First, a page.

Food Waste: The World's Dumbest Problem | C2C Community

Food Waste: The World's Dumbest Problem

Categories: Sustainability Session Recording
Food Waste: The World's Dumbest Problem

In 2019, Emily Ma, Head of Google Cloud’s Food for Good program, began her journey as a Googler conducting waste audits. Every day, Ma and her team members would collect every trash bag in their Google facility, cordon it off in a designated outdoor space, and sort through all of it piece by piece. The goal of this process was to categorize the waste to understand what the Googlers in the building threw away every day. One particular insight emerged very quickly: office workers, like people everywhere, waste a lot of food.

When Ma was working on supply chain hardware, she says, waste yields of less than 95% were considered “unconscionable.” By comparison, she adds with emphasis, “The food system has a 60% yield.” Ma started multiple teams at Google to enhance transparency for supply chains within the company and beyond. They used tens of thousands of video recordings of people throwing away food to build computer vision algorithms that recognize trends in food waste disposal. These trends align with what we already know: “Our food system is designed to overproduce.”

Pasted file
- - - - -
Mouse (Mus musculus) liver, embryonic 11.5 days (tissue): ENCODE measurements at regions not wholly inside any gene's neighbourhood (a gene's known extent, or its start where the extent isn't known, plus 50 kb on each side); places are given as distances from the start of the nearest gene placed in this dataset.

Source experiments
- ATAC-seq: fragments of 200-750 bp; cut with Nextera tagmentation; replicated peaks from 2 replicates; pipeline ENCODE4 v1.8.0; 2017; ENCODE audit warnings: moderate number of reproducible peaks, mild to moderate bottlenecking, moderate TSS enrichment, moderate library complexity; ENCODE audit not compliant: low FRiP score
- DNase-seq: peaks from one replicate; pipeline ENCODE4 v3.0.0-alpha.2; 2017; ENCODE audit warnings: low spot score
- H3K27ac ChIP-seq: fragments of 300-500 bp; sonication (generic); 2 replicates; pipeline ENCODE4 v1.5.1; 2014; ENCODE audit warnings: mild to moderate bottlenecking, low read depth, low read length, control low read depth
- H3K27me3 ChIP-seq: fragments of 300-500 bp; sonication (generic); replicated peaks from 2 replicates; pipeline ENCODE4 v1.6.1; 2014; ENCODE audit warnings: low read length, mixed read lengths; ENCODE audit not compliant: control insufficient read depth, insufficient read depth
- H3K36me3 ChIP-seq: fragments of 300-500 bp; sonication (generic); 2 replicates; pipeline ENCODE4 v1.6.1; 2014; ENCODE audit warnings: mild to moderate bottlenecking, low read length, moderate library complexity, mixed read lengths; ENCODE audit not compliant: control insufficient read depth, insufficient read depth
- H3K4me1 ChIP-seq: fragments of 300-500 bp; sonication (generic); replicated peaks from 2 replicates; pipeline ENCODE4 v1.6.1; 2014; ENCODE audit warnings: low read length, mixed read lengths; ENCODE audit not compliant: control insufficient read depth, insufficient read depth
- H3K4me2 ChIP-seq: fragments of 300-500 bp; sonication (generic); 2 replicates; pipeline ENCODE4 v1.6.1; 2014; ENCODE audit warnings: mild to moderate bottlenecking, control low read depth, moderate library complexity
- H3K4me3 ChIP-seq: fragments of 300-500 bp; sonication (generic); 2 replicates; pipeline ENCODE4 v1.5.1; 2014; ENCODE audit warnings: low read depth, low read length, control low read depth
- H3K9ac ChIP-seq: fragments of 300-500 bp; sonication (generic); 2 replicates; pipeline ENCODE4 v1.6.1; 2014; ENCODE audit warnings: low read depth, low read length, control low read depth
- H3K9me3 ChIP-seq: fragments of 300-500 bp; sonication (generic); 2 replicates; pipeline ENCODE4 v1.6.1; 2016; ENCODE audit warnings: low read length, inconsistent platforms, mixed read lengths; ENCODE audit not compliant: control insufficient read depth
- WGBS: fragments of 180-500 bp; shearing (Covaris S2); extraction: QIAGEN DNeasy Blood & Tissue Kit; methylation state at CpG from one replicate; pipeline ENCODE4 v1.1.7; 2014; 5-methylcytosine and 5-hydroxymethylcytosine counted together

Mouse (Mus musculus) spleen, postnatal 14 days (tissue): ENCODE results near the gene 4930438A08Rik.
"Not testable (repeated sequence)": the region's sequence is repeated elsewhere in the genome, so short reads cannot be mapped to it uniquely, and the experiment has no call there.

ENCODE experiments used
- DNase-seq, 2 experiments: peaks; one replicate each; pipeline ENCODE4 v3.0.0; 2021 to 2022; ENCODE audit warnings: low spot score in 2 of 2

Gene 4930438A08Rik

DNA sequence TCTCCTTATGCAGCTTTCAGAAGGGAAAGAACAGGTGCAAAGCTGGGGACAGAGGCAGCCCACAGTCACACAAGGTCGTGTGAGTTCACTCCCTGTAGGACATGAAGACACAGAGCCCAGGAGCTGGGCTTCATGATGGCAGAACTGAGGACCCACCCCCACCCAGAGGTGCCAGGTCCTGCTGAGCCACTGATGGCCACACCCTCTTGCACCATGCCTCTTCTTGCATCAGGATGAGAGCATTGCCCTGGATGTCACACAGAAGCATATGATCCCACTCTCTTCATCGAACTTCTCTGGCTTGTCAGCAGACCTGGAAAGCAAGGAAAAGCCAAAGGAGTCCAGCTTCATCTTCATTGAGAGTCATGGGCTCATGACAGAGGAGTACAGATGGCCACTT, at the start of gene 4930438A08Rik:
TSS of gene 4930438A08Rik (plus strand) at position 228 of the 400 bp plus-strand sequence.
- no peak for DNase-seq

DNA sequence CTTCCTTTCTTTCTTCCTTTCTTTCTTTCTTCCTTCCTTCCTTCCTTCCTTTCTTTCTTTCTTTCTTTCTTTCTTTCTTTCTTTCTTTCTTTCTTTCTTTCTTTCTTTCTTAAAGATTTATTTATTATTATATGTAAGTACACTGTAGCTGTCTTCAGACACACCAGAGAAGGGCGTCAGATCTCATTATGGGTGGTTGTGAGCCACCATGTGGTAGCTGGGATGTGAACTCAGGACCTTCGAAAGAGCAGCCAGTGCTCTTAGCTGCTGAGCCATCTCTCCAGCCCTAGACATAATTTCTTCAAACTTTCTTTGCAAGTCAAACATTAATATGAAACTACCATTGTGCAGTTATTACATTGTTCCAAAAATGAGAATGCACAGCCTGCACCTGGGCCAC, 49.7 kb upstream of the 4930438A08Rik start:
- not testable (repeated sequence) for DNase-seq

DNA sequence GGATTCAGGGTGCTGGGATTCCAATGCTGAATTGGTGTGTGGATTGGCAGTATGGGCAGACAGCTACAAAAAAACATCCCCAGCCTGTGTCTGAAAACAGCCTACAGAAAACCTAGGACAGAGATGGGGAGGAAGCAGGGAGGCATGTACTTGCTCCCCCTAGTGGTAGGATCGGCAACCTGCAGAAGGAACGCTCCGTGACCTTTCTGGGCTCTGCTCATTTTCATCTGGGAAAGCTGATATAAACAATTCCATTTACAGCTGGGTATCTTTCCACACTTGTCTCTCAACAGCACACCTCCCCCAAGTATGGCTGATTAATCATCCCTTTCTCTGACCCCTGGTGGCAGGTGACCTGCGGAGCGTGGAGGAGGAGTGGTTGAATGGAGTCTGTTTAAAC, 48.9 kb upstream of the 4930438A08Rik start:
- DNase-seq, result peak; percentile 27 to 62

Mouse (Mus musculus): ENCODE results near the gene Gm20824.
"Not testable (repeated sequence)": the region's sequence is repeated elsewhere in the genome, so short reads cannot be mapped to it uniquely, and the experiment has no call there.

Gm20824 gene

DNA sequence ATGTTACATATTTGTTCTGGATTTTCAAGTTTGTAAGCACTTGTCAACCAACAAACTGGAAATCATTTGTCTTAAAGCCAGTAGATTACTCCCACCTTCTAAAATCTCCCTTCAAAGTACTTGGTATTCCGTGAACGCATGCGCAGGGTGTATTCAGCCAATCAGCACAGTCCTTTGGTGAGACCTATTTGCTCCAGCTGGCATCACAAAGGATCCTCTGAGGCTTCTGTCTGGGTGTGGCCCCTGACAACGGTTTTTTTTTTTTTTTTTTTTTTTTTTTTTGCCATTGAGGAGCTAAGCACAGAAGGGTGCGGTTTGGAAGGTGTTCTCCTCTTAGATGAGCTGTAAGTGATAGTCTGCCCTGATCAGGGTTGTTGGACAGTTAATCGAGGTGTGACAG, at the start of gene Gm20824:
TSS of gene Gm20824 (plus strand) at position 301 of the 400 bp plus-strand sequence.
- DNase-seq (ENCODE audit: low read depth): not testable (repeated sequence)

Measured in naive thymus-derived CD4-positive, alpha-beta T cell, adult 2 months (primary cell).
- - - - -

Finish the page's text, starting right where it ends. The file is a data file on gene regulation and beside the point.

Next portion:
Since 2014, Google Food has successfully saved 10 Million pounds of food waste, which is equivalent to over 25,000 pounds of carbon and 1.25 billion gallons of water, enough to supply all Google office spaces with water for 5 years. “There is a genius in setting out bold goals,” says Ma. By 2025, Google plans to reduce food waste per Googler by 50%, and divert all of that food waste away from landfill, where it would otherwise emit methane gas. To do so, Ma’s teams plans to focus their efforts in five areas: sourcing and procurement, operations optimization, user behavior change, physical infrastructure, and food recovery.

In 2019, Google made a commitment to “circularity” to maximize reuse of finite resources in Google’s operations and empower others to do the same. Google is also the anchor funder for a $10 million catalytic grant through ReFED, the premiere food waste research organization in the United States. To learn more about these and the other efforts Ma has taken on with Google Food, watch the presentation she gave at C2C Global’s Clean Clouds, Happy Earth event below:

 

 

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